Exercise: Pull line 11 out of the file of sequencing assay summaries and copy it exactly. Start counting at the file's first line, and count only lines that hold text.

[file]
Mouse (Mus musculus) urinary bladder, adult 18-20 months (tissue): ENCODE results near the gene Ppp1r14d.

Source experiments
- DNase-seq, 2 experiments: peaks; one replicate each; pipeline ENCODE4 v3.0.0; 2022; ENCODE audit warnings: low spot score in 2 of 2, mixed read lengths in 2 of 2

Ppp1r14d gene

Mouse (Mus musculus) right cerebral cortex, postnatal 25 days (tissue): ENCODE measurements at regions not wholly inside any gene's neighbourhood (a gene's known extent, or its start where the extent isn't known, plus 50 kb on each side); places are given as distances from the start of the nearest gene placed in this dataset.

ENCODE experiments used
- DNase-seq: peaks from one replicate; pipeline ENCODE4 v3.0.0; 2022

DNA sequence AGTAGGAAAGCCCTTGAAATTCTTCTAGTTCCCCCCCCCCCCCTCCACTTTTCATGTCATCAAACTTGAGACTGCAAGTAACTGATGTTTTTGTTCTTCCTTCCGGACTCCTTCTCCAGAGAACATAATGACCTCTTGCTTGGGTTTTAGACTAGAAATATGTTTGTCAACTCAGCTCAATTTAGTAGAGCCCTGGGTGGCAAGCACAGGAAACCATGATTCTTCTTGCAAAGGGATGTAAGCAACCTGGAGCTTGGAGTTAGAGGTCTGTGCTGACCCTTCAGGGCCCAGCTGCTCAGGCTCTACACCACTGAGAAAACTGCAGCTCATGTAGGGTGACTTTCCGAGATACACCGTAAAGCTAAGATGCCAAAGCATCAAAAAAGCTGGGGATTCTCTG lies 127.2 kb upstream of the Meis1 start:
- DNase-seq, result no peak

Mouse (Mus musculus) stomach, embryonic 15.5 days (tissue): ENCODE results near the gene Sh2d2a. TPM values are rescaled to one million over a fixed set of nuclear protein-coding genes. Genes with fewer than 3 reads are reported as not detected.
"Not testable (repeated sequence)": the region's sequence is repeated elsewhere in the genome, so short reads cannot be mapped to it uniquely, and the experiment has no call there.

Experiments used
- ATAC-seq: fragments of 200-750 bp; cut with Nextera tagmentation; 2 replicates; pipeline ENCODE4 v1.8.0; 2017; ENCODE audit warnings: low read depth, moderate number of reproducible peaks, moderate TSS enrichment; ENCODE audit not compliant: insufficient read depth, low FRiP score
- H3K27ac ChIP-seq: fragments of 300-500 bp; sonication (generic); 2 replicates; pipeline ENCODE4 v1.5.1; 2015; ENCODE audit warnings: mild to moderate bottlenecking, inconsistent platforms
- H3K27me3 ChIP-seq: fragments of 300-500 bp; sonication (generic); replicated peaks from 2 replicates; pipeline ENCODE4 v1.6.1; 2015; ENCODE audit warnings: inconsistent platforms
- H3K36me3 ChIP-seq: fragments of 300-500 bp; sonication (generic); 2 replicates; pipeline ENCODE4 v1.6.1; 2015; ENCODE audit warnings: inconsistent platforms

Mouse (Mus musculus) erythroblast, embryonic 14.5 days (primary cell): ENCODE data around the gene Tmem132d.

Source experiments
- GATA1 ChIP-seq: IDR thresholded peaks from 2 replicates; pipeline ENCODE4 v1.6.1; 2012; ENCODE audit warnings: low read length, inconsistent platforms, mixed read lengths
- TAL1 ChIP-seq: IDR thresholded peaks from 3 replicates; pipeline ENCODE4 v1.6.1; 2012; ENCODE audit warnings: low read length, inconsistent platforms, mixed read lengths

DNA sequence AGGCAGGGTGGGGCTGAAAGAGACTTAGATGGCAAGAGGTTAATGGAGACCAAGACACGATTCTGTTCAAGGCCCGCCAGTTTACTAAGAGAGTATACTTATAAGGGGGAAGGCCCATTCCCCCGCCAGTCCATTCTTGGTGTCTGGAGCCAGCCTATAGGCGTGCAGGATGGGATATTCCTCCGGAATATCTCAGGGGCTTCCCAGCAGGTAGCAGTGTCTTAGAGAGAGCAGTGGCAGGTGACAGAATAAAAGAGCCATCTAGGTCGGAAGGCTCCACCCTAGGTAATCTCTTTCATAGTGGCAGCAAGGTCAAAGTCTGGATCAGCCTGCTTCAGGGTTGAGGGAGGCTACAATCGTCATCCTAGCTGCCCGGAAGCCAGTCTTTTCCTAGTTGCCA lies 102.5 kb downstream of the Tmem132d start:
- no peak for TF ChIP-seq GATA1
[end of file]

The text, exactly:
"Not testable (repeated sequence)": the region's sequence is repeated elsewhere in the genome, so short reads cannot be mapped to it uniquely, and the experiment has no call there.